Exercise shown to improve symptoms of patients with chronic kidney disease

August 16, 2018
Just 12 weeks of aerobic and strength-based exercise reduces symptoms and levels of fatigue in patients with chronic kidney disease, a study in Leicester has found.

Recommended for you

New hope for cystic fibrosis

October 19, 2018
A new triple-combination drug treatment being trialled at the Mater Hospital in Brisbane could increase the life expectancy of patients with cystic fibrosis.

Suicide risk in abused teen girls linked to mother-daughter conflict

October 18, 2018
Teenage girls who were maltreated as children are more likely to entertain suicidal thoughts if the relationship with their mother is poor and the degree of conflict between the two of them high.

Bug guts shed light on Central America Chagas disease

October 18, 2018
In Central America, Chagas disease, or American trypanosomiasis, is spread by the "kissing bug" Triatoma dimidiata. By collecting DNA from the guts of these bugs, researchers reporting in PLOS Neglected Tropical Diseases ...

Rapid genomic sequencing of Lassa virus in Nigeria enabled real-time response to 2018 outbreak

October 18, 2018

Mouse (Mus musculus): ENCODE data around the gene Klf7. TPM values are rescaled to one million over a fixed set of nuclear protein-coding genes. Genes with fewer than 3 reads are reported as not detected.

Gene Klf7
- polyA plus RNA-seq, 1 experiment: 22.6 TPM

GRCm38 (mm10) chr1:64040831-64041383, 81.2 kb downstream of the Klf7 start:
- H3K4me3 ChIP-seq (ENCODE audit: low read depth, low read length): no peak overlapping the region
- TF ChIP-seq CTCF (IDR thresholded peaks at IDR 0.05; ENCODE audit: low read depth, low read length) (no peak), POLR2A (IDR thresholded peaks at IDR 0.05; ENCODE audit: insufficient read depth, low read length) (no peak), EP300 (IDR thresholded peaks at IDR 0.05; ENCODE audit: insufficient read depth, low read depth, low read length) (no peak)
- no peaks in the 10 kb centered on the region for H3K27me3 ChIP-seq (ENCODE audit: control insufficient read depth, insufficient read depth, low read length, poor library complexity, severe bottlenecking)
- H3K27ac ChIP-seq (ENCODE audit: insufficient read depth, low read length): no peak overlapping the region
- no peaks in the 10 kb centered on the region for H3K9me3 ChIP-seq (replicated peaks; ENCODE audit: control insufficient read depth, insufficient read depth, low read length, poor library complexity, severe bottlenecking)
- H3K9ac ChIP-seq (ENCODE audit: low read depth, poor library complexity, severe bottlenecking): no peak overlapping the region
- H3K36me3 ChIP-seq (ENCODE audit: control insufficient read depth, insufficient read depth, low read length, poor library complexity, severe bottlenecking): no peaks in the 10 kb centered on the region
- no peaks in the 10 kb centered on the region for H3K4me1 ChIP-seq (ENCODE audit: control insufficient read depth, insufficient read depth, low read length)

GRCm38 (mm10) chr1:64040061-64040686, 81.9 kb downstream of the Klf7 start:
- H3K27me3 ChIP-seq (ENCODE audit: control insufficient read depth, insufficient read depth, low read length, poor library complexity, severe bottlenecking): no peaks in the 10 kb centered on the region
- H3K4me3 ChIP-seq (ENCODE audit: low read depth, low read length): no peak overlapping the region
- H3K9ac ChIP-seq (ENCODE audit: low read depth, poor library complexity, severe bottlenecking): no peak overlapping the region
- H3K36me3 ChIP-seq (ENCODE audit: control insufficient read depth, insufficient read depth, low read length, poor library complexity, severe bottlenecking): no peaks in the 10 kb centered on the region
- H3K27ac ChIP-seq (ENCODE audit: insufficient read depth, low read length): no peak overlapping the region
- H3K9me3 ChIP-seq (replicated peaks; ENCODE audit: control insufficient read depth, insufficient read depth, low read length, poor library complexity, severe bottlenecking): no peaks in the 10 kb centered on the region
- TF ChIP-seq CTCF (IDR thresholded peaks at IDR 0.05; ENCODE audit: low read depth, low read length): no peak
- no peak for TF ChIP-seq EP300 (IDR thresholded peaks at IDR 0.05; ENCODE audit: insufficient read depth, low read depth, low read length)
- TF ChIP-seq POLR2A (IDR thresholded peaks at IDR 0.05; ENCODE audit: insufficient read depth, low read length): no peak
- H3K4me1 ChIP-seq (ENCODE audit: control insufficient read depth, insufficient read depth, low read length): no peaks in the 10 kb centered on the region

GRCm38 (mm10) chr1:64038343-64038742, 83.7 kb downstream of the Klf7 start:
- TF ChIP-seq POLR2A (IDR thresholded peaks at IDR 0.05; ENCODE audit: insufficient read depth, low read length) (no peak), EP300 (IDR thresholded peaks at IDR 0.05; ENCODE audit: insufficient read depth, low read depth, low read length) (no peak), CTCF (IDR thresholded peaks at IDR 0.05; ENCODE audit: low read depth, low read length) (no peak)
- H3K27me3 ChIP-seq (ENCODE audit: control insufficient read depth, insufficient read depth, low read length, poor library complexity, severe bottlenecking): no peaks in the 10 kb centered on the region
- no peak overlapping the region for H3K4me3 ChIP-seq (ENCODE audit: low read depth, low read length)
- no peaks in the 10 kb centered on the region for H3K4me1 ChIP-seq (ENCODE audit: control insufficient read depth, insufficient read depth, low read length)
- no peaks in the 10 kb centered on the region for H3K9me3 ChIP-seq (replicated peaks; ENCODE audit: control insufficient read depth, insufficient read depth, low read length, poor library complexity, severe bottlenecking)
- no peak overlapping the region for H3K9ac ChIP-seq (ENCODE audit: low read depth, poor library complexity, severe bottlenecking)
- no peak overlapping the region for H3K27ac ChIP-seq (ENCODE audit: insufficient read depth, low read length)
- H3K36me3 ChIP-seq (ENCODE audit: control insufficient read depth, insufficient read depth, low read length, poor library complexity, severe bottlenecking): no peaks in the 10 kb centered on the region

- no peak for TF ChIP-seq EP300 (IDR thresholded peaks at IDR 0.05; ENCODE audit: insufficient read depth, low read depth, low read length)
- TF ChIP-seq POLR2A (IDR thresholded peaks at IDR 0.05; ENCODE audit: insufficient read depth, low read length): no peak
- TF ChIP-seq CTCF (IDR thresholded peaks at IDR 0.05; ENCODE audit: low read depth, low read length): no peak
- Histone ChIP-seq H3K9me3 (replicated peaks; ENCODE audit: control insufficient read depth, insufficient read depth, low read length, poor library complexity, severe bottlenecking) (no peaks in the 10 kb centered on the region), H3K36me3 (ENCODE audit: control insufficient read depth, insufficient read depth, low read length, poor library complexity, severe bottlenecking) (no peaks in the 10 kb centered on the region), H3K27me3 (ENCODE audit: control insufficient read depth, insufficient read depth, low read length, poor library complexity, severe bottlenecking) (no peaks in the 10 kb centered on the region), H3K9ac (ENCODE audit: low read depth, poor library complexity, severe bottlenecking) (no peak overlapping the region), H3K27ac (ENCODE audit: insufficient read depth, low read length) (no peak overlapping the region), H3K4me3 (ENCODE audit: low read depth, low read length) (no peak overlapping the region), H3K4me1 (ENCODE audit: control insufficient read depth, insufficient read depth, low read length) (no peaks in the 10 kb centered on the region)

Mounting a collaborative, real-time response to a Lassa fever outbreak in early 2018, doctors and scientists in Nigeria teamed up with researchers at Broad Institute of MIT and Harvard and colleagues to rapidly sequence the ...

Researchers cure drug-resistant infections without antibiotics

October 17, 2018
Biochemists, microbiologists, drug discovery experts and infectious disease doctors have teamed up in a new study that shows antibiotics are not always necessary to cure sepsis in mice. Instead of killing causative bacteria ...

Study shows how bias can influence people estimating the ages of other people

October 17, 2018
A trio of researchers from the University of New South Wales and Western Sydney University has discovered some of the factors involved when people make errors in estimating the ages of other people. In their paper published ...

0 comments

Please sign in to add a comment. Registration is free, and takes less than a minute. Read more

Click here to reset your password.
Sign in to get notified via email when new comments are made.